The player against whom Tai has an adverse record is the only one at the international level whose game most resembles that of the Taiwanese. The 2013 world champion from Thailand, Ratchanok Intanon, leads Tai 11-9 in their 20 career meetings, and boasts of wins on each of the last three occasions that they have played against each other since November 2017. Obviously, Tai does not like a dose of her own medicine, coming from the other side of the net!

A long discussion with former Indian junior national champion Nishad Dravid, who is a keen observer and student of the game, helped to pinpoint some of the reasons why Tai is miles ahead of her next best competitor, and why she appears likely to remain at the top for some time to come.

"In a fierce game like badminton, and that, too, with a format where you can lose a point on your own serve as well as that of the opponent, what makes a difference is how cool and composed the player is," Dravid observed. "The player requires an unimaginable balance of aggression and composure, however strange that may sound, to be the best. What is needed is aggression in your strokes and movement with composure during a bad phase of a game.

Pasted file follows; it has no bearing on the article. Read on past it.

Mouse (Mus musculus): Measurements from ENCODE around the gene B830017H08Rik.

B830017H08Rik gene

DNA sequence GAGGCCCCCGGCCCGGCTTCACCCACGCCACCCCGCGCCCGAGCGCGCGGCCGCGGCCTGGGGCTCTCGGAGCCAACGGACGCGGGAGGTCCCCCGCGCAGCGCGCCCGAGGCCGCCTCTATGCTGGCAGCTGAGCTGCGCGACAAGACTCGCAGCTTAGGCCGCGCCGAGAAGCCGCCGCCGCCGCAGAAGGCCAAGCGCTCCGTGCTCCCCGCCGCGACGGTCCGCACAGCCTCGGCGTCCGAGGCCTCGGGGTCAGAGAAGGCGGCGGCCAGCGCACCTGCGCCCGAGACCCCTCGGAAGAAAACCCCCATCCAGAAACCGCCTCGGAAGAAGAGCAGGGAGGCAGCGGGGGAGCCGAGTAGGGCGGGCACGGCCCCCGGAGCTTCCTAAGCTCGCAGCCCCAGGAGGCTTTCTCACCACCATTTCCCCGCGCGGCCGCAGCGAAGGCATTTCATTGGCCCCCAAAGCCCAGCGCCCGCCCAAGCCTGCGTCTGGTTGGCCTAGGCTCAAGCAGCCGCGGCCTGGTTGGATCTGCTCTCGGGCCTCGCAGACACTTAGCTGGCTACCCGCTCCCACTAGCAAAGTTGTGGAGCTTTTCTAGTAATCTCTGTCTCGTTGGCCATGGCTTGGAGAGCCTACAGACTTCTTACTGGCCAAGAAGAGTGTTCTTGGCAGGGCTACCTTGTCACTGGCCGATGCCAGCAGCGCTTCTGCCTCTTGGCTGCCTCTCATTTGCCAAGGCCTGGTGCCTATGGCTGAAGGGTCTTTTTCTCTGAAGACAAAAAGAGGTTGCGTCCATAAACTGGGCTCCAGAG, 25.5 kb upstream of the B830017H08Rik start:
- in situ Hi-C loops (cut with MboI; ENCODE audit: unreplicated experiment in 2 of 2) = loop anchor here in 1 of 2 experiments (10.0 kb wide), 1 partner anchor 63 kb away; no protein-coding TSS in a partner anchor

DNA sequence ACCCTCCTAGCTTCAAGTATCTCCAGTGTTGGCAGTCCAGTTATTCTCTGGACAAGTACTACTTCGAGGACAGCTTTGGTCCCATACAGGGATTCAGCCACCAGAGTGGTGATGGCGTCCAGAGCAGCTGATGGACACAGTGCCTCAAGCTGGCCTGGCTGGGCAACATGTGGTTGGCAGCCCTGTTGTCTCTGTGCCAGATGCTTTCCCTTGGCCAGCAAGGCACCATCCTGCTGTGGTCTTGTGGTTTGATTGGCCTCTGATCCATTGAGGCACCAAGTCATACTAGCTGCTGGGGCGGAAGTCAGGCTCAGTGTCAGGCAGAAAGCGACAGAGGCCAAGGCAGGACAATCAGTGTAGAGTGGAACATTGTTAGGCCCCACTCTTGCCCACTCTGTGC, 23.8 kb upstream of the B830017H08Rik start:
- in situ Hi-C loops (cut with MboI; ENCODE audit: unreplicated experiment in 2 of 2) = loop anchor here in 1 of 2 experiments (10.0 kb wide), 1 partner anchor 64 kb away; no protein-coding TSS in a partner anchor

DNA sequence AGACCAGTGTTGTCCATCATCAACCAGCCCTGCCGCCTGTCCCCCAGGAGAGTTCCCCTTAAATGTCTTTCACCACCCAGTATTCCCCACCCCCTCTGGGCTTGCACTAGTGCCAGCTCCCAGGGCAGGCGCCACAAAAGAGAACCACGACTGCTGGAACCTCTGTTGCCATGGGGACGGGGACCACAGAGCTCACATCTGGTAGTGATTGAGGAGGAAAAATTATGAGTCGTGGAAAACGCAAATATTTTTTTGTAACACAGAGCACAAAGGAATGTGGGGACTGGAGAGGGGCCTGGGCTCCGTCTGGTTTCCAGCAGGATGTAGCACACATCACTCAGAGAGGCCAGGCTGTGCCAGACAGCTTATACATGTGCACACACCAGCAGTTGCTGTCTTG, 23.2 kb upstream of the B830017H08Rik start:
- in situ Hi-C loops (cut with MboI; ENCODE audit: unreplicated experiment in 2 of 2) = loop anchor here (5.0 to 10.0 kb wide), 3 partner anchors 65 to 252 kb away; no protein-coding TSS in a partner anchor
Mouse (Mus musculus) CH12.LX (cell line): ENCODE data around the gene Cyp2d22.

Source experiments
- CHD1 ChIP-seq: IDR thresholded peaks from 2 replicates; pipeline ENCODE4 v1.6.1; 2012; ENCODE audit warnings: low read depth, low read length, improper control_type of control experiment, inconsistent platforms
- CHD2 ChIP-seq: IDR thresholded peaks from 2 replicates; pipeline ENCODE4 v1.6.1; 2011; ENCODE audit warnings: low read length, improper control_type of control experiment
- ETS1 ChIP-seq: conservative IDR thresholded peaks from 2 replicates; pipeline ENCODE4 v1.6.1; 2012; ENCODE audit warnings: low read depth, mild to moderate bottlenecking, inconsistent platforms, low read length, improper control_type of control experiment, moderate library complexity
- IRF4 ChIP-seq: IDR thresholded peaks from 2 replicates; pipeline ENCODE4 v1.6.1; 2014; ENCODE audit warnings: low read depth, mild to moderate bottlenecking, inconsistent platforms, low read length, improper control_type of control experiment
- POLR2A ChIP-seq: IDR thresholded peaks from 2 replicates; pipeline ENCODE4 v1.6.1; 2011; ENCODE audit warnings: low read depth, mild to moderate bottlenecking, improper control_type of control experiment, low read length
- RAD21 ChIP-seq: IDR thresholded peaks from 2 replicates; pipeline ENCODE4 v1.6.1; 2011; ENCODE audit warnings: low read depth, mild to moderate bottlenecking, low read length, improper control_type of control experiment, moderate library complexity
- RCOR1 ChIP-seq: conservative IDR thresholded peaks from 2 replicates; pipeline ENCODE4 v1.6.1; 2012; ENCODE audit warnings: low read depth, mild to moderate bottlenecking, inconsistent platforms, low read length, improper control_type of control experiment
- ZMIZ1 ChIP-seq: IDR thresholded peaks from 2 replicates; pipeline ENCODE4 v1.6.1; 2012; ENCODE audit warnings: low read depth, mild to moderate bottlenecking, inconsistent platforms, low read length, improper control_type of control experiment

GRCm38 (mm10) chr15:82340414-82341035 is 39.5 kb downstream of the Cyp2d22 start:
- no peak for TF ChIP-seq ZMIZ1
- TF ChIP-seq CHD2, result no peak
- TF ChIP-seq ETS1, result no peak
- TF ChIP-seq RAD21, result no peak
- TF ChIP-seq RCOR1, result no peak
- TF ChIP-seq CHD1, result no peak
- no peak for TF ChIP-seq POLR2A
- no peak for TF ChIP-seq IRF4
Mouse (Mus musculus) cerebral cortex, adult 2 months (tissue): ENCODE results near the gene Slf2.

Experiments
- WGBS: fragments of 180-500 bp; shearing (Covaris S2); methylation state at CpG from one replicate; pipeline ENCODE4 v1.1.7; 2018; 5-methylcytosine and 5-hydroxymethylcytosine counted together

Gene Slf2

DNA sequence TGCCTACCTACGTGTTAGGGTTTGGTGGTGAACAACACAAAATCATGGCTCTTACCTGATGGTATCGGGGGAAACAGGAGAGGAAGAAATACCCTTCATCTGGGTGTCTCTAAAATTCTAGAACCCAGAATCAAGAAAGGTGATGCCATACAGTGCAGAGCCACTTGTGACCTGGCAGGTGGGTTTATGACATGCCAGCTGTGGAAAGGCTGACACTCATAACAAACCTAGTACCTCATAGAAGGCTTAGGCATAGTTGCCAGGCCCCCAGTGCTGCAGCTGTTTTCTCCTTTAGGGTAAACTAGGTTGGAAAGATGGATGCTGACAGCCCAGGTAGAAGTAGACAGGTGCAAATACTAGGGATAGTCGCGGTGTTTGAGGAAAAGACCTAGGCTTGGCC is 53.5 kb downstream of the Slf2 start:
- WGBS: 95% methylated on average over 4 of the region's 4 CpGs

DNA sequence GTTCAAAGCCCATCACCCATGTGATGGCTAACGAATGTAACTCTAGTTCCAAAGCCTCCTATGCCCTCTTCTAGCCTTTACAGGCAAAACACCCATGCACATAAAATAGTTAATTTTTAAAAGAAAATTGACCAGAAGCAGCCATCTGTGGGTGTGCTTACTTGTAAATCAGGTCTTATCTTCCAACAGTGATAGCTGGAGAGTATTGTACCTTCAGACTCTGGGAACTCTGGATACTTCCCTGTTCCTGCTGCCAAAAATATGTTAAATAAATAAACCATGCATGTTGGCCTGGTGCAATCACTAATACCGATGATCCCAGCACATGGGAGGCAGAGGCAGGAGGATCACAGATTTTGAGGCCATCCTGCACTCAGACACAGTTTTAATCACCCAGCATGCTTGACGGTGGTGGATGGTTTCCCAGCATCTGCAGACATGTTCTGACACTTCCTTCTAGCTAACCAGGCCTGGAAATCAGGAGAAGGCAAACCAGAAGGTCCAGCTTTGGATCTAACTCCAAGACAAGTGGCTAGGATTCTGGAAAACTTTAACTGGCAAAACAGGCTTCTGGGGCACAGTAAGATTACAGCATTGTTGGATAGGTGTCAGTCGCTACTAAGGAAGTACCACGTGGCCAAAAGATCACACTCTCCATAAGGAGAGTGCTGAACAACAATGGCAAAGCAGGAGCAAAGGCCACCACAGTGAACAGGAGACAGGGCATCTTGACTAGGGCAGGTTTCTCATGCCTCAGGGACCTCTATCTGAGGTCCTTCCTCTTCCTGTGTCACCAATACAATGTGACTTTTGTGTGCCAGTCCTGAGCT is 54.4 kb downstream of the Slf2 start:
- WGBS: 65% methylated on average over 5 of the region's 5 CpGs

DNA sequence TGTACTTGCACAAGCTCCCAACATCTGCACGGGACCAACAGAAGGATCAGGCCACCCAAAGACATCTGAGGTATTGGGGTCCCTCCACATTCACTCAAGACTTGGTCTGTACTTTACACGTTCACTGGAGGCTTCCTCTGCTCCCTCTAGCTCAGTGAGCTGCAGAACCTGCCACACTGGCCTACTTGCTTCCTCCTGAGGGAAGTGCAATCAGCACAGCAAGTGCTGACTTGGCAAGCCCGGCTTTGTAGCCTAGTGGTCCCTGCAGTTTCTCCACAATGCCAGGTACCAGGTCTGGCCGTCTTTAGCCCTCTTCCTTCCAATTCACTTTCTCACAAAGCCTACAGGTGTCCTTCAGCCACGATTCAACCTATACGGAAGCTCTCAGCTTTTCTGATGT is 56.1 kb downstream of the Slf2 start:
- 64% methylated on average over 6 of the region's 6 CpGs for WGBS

"Tai reflects that kind of balance in her game. Her attitude towards the game is more of a teenager trying to win a tug-of-war match for his school, where fun and fiasco both are involved. Her happy-go-lucky nature makes her so peaceful on the court that she hardly feels bad about making a mistake or hitting a bad stroke, thus avoiding any upcoming geometric progression of errors that is evident in most of her competitors.

"Then there is the deception in her game. Flawless strokeplay, with a gutsy attitude to hit shots from unthinkable angles, makes her doubly dangerous. Only Tai can imagine where she is going to hit next. And that is why her opponents cannot read her game that well. There is no set algorithm in her strokeplay, which is again a unique feature of her game."